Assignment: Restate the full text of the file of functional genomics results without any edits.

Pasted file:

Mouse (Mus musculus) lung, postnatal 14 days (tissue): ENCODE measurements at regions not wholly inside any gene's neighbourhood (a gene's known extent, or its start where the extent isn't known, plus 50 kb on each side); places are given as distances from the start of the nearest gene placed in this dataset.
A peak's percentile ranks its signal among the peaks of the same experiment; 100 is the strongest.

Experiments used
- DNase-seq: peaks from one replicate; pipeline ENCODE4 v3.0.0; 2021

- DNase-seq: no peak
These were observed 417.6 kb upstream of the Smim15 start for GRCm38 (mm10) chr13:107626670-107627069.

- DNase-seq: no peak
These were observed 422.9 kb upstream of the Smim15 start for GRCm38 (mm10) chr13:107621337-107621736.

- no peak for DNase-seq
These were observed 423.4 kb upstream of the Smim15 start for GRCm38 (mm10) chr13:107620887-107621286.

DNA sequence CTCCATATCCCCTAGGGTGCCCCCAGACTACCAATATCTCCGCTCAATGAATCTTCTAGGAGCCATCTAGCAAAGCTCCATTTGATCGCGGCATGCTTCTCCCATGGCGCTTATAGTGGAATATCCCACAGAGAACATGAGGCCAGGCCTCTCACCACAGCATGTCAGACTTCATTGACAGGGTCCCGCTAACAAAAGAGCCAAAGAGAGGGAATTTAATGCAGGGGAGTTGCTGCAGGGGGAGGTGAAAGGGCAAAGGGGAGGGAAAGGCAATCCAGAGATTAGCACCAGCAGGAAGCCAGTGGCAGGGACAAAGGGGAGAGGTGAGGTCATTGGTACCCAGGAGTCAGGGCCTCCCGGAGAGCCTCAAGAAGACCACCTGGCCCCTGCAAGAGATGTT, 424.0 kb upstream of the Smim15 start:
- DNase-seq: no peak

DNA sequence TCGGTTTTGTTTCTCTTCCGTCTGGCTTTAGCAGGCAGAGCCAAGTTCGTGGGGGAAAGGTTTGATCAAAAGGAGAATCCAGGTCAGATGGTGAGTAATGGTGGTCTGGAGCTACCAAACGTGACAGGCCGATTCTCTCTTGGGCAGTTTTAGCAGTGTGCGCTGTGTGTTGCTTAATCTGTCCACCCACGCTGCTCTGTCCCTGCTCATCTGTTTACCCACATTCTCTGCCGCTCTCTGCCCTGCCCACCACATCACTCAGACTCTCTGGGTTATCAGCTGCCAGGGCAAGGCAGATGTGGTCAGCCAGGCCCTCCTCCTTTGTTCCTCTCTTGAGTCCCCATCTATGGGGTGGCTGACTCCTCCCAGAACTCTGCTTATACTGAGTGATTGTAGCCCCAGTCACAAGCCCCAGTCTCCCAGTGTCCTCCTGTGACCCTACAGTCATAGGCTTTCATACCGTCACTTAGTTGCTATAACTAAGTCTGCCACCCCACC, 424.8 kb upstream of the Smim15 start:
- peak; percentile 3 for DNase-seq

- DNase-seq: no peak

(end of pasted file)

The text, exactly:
Mouse (Mus musculus) lung, postnatal 14 days (tissue): ENCODE measurements at regions not wholly inside any gene's neighbourhood (a gene's known extent, or its start where the extent isn't known, plus 50 kb on each side); places are given as distances from the start of the nearest gene placed in this dataset.
A peak's percentile ranks its signal among the peaks of the same experiment; 100 is the strongest.

Experiments used
- DNase-seq: peaks from one replicate; pipeline ENCODE4 v3.0.0; 2021

- DNase-seq: no peak
These were observed 417.6 kb upstream of the Smim15 start for GRCm38 (mm10) chr13:107626670-107627069.

- DNase-seq: no peak
These were observed 422.9 kb upstream of the Smim15 start for GRCm38 (mm10) chr13:107621337-107621736.

- no peak for DNase-seq
These were observed 423.4 kb upstream of the Smim15 start for GRCm38 (mm10) chr13:107620887-107621286.

DNA sequence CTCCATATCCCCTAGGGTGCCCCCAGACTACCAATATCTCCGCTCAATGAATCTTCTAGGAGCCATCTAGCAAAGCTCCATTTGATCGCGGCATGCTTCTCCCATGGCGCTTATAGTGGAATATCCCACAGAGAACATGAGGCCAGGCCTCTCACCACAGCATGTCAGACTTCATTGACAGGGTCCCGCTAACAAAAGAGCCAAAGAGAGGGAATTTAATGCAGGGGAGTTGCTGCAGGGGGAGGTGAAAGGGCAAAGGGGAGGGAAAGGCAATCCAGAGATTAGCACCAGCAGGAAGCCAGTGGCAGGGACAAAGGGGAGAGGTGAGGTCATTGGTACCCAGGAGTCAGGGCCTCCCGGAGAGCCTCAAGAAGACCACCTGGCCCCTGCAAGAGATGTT, 424.0 kb upstream of the Smim15 start:
- DNase-seq: no peak

DNA sequence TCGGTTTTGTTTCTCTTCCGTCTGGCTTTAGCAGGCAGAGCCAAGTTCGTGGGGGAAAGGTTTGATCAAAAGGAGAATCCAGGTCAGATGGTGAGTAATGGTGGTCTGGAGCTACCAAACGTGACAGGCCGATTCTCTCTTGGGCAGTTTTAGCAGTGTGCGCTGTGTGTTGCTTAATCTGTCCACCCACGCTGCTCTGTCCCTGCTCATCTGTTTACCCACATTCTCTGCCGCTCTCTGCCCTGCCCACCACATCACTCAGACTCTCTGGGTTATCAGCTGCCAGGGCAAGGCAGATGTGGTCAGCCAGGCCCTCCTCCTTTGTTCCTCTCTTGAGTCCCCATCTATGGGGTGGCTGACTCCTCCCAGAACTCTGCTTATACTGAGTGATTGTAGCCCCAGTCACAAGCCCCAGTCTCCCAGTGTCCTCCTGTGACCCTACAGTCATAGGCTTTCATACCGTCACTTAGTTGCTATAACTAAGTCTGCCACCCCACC, 424.8 kb upstream of the Smim15 start:
- peak; percentile 3 for DNase-seq

- DNase-seq: no peak